75. What are the clinical features of cystic fibrosis?
Severe lung disease, pancreatic insufficiency diabetes, azoospermia, chronic lung infections, usually
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76. What tests are given for cystic fibrosis?
Sweat chloride test, pulmonary function test (PFT), arterial blood gas (ABG), and chest x-ray (CXR).
77. What results of sweat chloride test indicate cystic fibrosis?
Increased concentrations of NaCl (sodium chloride) and K (potassium) in the sweat.
78. What will be the result of the PFT (pulmonary function test) in cystic fibrosis?
Decreased airways leading to airflow obstruction.
79. What can be observed in the chest x-ray of a person suffering from cystic fibrosis?
Hyperinflation and increased pulmonary markings.
Hypoxemia and hypercapnia.
81. What methods are generally used to manage cystic fibrosis?
Chest physiotherapy for secretion drainage, pancreatic enzyme replacement, administration of salbutamol and ipratropium bromide, inhalation of hypertonic saline or DNAsa, and antibiotics for infectious exacerbations.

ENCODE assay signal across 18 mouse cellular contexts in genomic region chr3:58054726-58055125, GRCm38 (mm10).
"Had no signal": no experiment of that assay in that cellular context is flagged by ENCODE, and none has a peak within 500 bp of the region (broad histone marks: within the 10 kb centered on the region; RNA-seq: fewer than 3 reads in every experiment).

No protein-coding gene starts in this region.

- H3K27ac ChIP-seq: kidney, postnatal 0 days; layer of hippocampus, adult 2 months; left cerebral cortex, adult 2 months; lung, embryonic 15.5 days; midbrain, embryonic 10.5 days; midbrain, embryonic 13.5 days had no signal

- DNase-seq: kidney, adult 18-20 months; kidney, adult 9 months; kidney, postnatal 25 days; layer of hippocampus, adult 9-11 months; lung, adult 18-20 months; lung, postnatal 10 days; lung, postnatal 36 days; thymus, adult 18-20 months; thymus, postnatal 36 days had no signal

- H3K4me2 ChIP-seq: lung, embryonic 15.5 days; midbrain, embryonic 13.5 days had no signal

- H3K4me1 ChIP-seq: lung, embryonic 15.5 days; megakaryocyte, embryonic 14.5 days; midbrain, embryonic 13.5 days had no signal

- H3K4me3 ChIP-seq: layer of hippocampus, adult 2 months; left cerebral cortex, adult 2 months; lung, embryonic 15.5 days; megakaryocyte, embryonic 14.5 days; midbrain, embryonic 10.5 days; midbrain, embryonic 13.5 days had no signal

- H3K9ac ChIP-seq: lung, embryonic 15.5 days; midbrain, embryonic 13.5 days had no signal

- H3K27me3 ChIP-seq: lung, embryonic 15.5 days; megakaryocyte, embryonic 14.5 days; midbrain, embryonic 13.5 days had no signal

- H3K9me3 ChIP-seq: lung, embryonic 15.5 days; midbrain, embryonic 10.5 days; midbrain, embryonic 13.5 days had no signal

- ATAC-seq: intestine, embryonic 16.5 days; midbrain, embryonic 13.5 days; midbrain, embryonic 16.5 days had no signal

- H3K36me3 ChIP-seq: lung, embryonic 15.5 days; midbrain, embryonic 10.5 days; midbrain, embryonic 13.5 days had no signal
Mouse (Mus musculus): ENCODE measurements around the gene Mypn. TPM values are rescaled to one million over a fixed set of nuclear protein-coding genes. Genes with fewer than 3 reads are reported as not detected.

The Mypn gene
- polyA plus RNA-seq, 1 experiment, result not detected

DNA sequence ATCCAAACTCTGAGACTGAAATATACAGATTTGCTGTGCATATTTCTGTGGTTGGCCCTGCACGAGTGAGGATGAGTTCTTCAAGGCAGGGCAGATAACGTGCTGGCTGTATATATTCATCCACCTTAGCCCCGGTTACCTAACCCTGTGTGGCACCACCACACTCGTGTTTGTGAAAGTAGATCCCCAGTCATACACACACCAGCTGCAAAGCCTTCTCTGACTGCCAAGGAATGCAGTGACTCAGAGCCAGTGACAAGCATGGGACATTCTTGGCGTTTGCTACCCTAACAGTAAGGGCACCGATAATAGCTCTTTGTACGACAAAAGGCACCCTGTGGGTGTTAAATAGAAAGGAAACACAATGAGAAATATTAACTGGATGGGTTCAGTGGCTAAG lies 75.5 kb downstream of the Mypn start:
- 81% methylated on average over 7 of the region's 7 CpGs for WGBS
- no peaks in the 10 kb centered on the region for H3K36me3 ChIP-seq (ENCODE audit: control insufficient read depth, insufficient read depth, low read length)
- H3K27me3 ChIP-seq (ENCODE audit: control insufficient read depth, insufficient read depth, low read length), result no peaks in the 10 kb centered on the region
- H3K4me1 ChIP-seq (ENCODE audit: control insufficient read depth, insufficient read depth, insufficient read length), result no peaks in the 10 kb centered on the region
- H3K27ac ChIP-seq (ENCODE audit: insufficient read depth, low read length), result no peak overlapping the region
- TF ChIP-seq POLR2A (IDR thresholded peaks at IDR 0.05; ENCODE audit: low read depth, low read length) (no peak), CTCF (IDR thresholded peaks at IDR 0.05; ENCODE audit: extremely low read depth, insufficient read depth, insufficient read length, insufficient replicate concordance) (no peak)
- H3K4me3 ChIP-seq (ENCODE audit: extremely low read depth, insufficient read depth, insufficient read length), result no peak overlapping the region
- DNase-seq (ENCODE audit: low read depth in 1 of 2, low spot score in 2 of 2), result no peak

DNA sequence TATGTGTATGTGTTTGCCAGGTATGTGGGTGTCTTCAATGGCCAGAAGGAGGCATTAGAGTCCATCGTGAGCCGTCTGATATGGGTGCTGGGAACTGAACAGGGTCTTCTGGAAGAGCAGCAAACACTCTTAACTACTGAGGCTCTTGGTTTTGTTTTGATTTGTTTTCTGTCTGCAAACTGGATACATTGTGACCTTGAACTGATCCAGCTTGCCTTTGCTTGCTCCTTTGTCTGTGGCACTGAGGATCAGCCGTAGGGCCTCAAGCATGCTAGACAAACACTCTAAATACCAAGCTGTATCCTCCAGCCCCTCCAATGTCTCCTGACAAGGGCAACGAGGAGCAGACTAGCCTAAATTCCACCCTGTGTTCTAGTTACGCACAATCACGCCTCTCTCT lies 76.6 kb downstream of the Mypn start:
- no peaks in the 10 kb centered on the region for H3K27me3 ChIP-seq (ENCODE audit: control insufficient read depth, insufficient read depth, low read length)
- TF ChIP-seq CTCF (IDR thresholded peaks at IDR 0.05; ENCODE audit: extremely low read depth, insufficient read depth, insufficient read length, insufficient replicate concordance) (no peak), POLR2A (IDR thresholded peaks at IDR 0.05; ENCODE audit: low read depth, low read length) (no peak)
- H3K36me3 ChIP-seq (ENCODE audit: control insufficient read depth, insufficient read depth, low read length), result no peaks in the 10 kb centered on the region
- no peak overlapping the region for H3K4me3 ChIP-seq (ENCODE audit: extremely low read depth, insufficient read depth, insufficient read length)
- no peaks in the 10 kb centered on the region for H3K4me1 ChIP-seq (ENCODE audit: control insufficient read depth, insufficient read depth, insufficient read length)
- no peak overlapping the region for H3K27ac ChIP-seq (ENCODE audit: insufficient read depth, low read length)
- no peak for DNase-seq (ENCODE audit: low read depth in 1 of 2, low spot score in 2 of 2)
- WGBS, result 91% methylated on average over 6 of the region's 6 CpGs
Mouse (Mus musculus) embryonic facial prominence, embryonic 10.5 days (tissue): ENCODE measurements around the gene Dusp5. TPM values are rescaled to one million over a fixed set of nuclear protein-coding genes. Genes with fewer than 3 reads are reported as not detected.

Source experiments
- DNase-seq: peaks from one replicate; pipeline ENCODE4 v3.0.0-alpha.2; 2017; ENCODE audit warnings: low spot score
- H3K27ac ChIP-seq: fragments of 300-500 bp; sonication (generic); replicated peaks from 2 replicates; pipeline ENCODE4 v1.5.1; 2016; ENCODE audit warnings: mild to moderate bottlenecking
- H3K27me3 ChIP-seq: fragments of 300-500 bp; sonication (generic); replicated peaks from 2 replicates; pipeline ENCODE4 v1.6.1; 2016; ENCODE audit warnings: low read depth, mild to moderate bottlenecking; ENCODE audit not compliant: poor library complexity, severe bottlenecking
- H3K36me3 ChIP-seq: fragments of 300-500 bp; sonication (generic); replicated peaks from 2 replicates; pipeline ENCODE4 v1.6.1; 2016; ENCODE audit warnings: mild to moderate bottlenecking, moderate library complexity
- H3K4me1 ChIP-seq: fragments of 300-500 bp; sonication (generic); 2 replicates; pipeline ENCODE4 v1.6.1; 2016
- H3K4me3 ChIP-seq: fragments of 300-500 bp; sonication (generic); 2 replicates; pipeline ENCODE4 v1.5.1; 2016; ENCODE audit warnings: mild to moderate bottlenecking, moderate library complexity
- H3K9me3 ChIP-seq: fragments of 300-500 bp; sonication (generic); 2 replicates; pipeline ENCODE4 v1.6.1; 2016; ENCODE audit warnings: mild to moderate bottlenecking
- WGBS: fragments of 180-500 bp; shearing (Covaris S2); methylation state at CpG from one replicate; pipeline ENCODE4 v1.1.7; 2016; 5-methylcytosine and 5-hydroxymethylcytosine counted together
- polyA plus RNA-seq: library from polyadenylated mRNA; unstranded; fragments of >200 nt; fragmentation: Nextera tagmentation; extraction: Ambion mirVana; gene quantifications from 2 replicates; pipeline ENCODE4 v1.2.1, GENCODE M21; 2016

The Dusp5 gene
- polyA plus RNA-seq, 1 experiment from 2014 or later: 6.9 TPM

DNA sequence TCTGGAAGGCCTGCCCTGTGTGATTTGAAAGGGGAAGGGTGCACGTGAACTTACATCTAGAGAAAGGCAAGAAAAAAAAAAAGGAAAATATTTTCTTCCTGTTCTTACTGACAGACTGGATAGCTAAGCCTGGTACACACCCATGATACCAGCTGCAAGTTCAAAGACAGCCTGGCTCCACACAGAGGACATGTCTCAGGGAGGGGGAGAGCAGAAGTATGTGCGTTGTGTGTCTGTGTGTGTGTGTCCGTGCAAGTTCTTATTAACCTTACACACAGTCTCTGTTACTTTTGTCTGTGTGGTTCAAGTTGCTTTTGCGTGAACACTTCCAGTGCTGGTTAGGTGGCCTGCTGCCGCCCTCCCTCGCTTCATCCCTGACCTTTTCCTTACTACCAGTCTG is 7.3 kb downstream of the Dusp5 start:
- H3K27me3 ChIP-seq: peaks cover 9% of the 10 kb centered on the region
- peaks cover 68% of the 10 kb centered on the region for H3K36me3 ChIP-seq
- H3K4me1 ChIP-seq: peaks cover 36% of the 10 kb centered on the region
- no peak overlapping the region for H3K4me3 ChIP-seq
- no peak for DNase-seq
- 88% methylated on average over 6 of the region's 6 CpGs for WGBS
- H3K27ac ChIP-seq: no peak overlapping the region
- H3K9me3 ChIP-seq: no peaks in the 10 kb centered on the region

82. What is the gold standard management treatment for cystic fibrosis?
83. What are the characteristics of cystic fibrosis?
Chronic obstruction and infection of airways Exocrine pancreatic insufficiency (maldigestion and small bowel obstruction) elevated sweat chloride concentrations
84. How do you get a diagnosis of cystic fibrosis?
Sweat chloride, CFTR gene analysis, nasal electrical potential difference, newborn screening
85. What medications are used to treat cystic fibrosis?
Short-acting beta-agonists, hypertonic saline, Vest/flutter/etc, Pulmozyme (not to be mixed) TOBI (always given last).
Cystic fibrosis is a chronic, progressive disease that affects the lungs and digestive system. It results in lung infections and copious, thick secretions, which create breathing problems in patients with this condition.
Respiratory therapists play an integral role in the care of patients with cystic fibrosis by providing airway clearance therapy and administering inhaled medications.
Be sure to check out our comprehensive guide on all of the obstructive lung diseases. Thanks for reading!